A good day at the end of a good week.

I was looking for a box of pastels that I am sure that I have somewhere, I didn’t find the pastels, or rather – before I found the pastels – I found several bags of glass seed beads that I had forgotten about. I spent the rest of the day playing with them.


It was a very fitting end to a week where I continue(d) to think through how to be less prescriptive.

I really do want to make some abstract things and see if they satisfy me. Finding a starting point has been stumbling block. Stumbling upon the beads and a roll of wire thread seems to have unblocked me. I enjoyed making two small abstract forms: the first black, the second blue.


Earlier in the week I spoke with Elena Thomas, she had asked me to look at a draft of a funding application. It’s something that she has asked me to do before but this time we spoke with each other rather than just sending emails and attachments – over the recent months speaking on Skype or Zoom has shifted from being a way of keeping in touch with friends and family in the UK to being part of my working process. The discussion that we had was so much richer than it could have been had we stuck to written communication. In addition to specific points in Elena’s draft we spoke about the importance of talking things over and through with other artists. Chatting with other artists is definitely something that I miss. The lack of it is, I am sure, what has led me to sit on so many committees and participate in so many artists’ projects. It did not matter that we were talking about Elena’s project rather than mine, the discussion give me a great deal to think. While speaking about another of Elena’s projects – The Drawbridge – I made an almost throw away comment that I find drawing difficult (I don’t want to draw real things and don’t know how to draw abstractly). Elena’s immediate reply was to get a roll of steal wire – a material that she is using to create wonderful three-dimensional drawing.


All week I continued to ponder how I could start to work more abstractly. Conscious that I didn’t want to copy her I rejected the idea of steal wire. I looked at the materials that I had in the studio and realised that nothing suggested ’drawing’. I wanted a material that would do something else … a material that would take me somewhere else … a material that was somehow abstract.


That is why I was looking for the pastels this morning. I thought that working large with them might satisfy my craving. What I found instead were tiny beads and (funnily enough) thin steal wire .. and my craving has been more than satisfied.



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Having now completed a ’test piece’ inspired by heraldic flags, family crests, and military standards, produced in careful and diligent applique I wonder if I am not on the wrong track.


It is the technique(s) rather than the references that I find myself questioning. And perhaps even the materials … I seem to be having an artistential crisis – what am I doing and who am I as an artist.

Uptightness has long been a part of my technical process irrespective of material. I freely admit that I rarely achieve the precis and skilful finish that I aim for, however a certain competence with the predominantly crafty techniques is evident in my sewn, cast, and constructed works. Now and for the first time I am questioning the relevance of striving for neatness and precision, and I am wondering if I dare do otherwise. Do I dare to make a mess?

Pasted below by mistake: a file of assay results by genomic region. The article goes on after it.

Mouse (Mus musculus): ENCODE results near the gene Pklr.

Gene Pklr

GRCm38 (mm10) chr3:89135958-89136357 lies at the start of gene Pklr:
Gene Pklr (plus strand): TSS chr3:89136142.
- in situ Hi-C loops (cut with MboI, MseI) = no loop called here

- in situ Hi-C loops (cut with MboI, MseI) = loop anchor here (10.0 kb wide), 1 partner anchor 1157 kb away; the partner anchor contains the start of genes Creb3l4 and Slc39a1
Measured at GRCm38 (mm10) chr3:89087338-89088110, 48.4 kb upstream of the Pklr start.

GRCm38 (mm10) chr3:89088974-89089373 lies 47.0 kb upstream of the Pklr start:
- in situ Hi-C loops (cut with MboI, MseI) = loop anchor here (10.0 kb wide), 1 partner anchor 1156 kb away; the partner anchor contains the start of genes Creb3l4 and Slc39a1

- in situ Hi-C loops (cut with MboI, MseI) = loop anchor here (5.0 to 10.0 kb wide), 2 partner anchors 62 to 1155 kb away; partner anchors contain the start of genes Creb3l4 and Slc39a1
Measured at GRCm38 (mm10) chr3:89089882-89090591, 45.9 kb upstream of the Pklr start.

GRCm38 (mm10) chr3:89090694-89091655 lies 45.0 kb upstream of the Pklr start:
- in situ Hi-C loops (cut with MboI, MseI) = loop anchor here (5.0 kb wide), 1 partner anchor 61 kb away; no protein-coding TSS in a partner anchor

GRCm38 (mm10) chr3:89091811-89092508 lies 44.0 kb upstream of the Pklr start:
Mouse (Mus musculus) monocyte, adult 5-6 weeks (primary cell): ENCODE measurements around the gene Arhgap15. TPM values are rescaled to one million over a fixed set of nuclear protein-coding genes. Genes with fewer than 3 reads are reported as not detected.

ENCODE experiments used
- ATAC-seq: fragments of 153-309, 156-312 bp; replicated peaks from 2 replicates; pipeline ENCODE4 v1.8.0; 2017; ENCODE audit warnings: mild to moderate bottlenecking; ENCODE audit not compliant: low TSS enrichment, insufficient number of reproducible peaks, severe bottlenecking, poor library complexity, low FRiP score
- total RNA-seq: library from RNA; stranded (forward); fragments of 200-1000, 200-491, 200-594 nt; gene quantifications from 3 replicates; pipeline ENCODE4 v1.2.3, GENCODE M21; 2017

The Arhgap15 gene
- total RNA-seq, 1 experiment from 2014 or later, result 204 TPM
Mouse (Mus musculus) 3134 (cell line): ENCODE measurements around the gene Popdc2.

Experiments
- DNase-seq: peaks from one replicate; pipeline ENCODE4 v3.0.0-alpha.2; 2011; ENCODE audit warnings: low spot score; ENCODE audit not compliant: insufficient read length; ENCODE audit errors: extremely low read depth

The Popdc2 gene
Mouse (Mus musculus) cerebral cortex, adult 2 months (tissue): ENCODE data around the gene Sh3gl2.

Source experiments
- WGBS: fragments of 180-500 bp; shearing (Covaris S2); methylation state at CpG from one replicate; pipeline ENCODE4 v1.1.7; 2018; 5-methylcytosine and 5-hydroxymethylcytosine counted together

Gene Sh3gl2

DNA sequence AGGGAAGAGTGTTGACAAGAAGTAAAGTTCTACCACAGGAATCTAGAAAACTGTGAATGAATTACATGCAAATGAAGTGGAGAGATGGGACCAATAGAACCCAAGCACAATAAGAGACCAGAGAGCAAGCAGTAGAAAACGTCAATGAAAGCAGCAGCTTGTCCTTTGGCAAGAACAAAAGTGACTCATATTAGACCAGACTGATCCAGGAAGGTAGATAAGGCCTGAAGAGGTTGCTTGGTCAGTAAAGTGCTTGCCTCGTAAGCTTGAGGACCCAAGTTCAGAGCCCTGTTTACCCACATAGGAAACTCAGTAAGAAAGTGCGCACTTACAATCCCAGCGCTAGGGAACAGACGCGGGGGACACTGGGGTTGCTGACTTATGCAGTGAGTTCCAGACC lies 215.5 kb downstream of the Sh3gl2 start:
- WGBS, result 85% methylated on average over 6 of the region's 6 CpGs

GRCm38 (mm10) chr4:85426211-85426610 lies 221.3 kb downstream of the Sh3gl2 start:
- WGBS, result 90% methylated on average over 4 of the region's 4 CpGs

Is this the shadow of Covid-19? It might equally be an artistic coming of (middle) age!


The question remains: do I dare?


Alongside seemingly cool and clean artist such as Felix Gonzales-Torres* I have always admired artists who lay bare the raw mess of life. Cy Twombly’s show at Tate Modern (2008) made me cry. There on the canvas in the gestures, in the scrawls, in the material was a man expressing himself. What do I give of myself in my work?


I give my desire to please, to do good work, to be neat and presentable. I give my desire to be thought of as clever, and my desire to be in control.
I am not sure that those things are either relevant, interesting or appropriate at the moment.


Do I dare let go of those things, let go of half-mastered skills and let the artist play wild? The few occasions when I have done this (play wild) the work that I have produced has always been well received – probably more so than for any of my uptight offerings (save perhaps the patchwork punchbag).


In the coming weeks I will put aside the rules that I set myself in advance of starting that ’test piece’: only second-hand clothes, neat stitching, durability, order, precision. I will instead play and be led by my feelings … the result I hope will be things unimaginable and unspeakable – which certainly sounds like things a bit further a long the road towards art.



*Gonzales-Torres’ visual language is perhaps so very tailored precisely because its subject is so very very raw. I do not think of his work as either cool or clean despite any initial impression that it might give of being so. It is so full of love and anger and sorrow and intelligence and frustration and hope and longing and joy.  It is so very full of him. It pained me when a visiting artist at the Slade casually dismissed an artist who ’just put heaps of sweets on the floor’ … needless to say I found the (middle-aged, white, male) visiting artist’s practice tedious and egotistic in the extreme. The man was after all designing machines to make paintings – his goal seemed to be the erasure of humanness … ’cool clean’ art indeed!

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